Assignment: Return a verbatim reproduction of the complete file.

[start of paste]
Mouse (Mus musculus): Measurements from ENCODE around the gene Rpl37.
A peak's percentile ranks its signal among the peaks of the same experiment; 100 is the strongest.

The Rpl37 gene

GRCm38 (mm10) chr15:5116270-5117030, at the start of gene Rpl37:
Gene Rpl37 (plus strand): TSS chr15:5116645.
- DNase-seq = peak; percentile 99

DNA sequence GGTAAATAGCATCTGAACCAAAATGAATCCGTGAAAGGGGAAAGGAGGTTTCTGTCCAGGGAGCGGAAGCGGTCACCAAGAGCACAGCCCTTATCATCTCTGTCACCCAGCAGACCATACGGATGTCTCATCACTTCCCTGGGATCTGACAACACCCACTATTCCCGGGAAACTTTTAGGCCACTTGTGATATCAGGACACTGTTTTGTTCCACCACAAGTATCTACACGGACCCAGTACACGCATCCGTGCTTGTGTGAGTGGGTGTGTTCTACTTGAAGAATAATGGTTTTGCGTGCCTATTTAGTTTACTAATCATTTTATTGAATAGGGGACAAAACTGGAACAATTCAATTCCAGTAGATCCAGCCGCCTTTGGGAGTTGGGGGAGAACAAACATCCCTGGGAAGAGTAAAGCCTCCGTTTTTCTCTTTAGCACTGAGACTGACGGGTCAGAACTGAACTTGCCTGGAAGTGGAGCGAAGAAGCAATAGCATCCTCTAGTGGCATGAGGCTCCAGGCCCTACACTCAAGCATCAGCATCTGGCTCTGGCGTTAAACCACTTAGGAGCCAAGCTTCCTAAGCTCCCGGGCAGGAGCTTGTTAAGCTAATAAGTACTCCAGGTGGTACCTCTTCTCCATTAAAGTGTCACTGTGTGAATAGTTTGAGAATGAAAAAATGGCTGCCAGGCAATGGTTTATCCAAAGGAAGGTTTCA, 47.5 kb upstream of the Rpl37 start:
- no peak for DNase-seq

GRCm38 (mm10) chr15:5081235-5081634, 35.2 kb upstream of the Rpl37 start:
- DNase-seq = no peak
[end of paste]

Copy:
Mouse (Mus musculus): Measurements from ENCODE around the gene Rpl37.
A peak's percentile ranks its signal among the peaks of the same experiment; 100 is the strongest.

The Rpl37 gene

GRCm38 (mm10) chr15:5116270-5117030, at the start of gene Rpl37:
Gene Rpl37 (plus strand): TSS chr15:5116645.
- DNase-seq = peak; percentile 99

DNA sequence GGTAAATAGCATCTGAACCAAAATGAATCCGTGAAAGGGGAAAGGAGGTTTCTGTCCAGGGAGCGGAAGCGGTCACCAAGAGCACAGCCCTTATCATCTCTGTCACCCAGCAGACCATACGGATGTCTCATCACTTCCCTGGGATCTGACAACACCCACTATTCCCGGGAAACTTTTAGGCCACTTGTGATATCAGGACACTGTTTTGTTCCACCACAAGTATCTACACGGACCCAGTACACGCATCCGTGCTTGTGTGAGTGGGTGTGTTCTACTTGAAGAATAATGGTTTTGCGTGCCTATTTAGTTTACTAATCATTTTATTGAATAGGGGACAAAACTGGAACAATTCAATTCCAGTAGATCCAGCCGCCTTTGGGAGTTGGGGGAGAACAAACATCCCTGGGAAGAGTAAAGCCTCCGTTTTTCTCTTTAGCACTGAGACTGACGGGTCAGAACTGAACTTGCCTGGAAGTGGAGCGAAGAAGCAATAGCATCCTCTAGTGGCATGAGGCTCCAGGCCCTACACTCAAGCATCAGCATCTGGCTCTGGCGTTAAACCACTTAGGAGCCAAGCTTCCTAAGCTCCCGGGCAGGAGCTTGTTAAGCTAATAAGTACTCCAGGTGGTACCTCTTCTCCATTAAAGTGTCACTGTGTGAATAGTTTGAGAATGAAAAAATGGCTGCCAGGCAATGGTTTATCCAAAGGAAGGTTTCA, 47.5 kb upstream of the Rpl37 start:
- no peak for DNase-seq

GRCm38 (mm10) chr15:5081235-5081634, 35.2 kb upstream of the Rpl37 start:
- DNase-seq = no peak